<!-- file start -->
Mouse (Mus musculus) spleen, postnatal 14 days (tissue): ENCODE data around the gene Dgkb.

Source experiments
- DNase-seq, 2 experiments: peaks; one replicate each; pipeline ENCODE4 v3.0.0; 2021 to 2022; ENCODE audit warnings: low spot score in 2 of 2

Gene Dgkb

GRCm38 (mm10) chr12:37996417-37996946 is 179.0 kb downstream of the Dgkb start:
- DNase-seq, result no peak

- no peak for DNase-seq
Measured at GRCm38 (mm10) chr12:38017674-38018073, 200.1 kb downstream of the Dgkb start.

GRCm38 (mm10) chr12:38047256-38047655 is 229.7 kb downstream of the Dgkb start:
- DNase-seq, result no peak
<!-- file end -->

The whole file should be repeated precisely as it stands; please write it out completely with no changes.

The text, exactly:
Mouse (Mus musculus) spleen, postnatal 14 days (tissue): ENCODE data around the gene Dgkb.

Source experiments
- DNase-seq, 2 experiments: peaks; one replicate each; pipeline ENCODE4 v3.0.0; 2021 to 2022; ENCODE audit warnings: low spot score in 2 of 2

Gene Dgkb

GRCm38 (mm10) chr12:37996417-37996946 is 179.0 kb downstream of the Dgkb start:
- DNase-seq, result no peak

- no peak for DNase-seq
Measured at GRCm38 (mm10) chr12:38017674-38018073, 200.1 kb downstream of the Dgkb start.

GRCm38 (mm10) chr12:38047256-38047655 is 229.7 kb downstream of the Dgkb start:
- DNase-seq, result no peak